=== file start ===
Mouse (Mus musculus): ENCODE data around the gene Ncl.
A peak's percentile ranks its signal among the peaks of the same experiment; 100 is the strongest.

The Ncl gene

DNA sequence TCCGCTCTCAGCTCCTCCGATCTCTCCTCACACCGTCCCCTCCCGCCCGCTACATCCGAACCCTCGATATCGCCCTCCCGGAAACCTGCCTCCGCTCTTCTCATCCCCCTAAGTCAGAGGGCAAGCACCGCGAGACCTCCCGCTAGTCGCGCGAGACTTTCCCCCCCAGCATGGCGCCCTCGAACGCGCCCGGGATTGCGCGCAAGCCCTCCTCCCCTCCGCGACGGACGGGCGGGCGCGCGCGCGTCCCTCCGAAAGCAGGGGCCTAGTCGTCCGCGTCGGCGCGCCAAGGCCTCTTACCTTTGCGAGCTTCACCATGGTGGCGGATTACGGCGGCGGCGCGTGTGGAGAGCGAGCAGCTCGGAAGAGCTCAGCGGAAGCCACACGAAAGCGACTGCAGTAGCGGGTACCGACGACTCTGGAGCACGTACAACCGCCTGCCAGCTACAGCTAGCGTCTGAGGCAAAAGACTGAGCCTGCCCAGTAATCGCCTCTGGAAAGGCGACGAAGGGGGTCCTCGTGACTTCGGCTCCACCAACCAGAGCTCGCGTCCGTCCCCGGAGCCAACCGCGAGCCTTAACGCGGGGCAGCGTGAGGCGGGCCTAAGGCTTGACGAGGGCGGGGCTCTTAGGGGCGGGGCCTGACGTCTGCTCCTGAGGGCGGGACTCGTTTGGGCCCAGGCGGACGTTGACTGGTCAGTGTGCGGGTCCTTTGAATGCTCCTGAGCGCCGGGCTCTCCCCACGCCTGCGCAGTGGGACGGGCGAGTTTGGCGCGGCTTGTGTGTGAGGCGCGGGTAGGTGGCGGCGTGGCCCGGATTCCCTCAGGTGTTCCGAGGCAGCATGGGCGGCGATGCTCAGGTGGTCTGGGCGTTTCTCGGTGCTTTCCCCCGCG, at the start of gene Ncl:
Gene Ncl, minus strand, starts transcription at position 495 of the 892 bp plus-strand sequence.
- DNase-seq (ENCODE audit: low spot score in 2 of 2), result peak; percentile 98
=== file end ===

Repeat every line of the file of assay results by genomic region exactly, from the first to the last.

Mouse (Mus musculus): ENCODE data around the gene Ncl.
A peak's percentile ranks its signal among the peaks of the same experiment; 100 is the strongest.

The Ncl gene

DNA sequence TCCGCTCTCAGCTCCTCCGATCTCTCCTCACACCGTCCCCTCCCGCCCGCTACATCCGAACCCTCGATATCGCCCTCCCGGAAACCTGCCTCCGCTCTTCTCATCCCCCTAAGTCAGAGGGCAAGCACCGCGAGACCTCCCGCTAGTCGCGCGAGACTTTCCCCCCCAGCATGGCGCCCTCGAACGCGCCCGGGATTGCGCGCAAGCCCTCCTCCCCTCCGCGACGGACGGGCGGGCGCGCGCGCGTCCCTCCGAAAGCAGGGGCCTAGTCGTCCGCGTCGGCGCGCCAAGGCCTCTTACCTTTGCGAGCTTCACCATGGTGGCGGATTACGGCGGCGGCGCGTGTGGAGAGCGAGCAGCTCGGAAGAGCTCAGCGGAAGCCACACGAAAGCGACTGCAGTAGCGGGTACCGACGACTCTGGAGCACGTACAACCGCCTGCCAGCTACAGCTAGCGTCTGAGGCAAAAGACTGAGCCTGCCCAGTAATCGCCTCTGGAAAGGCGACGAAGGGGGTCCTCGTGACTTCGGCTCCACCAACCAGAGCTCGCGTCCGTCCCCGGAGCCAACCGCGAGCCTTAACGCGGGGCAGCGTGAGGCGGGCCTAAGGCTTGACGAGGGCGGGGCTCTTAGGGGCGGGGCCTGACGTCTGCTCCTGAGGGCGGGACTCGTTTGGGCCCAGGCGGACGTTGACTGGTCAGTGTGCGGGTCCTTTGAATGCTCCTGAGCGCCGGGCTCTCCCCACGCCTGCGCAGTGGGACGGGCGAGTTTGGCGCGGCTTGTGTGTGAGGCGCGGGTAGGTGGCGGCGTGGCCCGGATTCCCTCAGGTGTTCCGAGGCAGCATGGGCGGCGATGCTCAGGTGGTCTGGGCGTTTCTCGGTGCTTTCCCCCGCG, at the start of gene Ncl:
Gene Ncl, minus strand, starts transcription at position 495 of the 892 bp plus-strand sequence.
- DNase-seq (ENCODE audit: low spot score in 2 of 2), result peak; percentile 98